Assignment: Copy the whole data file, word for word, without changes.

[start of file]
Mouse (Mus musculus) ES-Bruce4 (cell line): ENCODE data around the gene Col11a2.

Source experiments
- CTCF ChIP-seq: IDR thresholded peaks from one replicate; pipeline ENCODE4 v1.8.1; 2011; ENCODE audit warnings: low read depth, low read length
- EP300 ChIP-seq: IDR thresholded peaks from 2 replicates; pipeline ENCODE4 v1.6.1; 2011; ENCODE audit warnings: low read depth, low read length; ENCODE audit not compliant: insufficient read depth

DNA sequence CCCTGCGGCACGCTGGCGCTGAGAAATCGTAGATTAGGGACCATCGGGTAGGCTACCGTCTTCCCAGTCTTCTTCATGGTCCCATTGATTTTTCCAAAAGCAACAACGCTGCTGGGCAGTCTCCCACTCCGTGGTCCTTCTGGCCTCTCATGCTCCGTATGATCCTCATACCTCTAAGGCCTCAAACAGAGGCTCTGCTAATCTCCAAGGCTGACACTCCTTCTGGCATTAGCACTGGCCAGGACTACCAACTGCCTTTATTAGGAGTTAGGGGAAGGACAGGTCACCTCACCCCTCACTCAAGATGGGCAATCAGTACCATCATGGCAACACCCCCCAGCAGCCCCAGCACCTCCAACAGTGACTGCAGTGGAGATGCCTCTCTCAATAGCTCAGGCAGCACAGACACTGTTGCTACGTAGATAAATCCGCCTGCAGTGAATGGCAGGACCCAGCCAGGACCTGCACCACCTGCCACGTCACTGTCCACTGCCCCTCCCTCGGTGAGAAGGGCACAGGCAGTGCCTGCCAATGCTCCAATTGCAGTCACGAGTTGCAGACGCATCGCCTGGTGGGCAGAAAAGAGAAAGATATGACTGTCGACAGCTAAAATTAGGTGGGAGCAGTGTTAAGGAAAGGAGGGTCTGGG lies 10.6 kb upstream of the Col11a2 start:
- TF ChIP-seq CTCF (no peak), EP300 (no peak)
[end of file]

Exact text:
Mouse (Mus musculus) ES-Bruce4 (cell line): ENCODE data around the gene Col11a2.

Source experiments
- CTCF ChIP-seq: IDR thresholded peaks from one replicate; pipeline ENCODE4 v1.8.1; 2011; ENCODE audit warnings: low read depth, low read length
- EP300 ChIP-seq: IDR thresholded peaks from 2 replicates; pipeline ENCODE4 v1.6.1; 2011; ENCODE audit warnings: low read depth, low read length; ENCODE audit not compliant: insufficient read depth

DNA sequence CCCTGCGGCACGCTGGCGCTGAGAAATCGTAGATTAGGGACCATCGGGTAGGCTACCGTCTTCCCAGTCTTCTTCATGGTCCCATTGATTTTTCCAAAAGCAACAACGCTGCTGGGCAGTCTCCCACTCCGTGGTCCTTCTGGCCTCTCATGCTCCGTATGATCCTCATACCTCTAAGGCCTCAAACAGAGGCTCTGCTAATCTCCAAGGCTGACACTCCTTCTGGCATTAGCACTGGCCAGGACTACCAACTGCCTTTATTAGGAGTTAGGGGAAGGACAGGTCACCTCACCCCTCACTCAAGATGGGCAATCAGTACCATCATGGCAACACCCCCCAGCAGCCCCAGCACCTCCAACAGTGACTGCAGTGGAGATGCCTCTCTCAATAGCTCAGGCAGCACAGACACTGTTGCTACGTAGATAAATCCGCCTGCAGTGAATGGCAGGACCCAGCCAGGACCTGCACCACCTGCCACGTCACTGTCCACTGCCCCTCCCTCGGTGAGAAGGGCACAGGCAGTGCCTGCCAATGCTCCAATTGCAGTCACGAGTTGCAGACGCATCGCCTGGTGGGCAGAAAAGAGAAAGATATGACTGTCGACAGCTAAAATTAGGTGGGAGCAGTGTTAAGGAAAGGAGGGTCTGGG lies 10.6 kb upstream of the Col11a2 start:
- TF ChIP-seq CTCF (no peak), EP300 (no peak)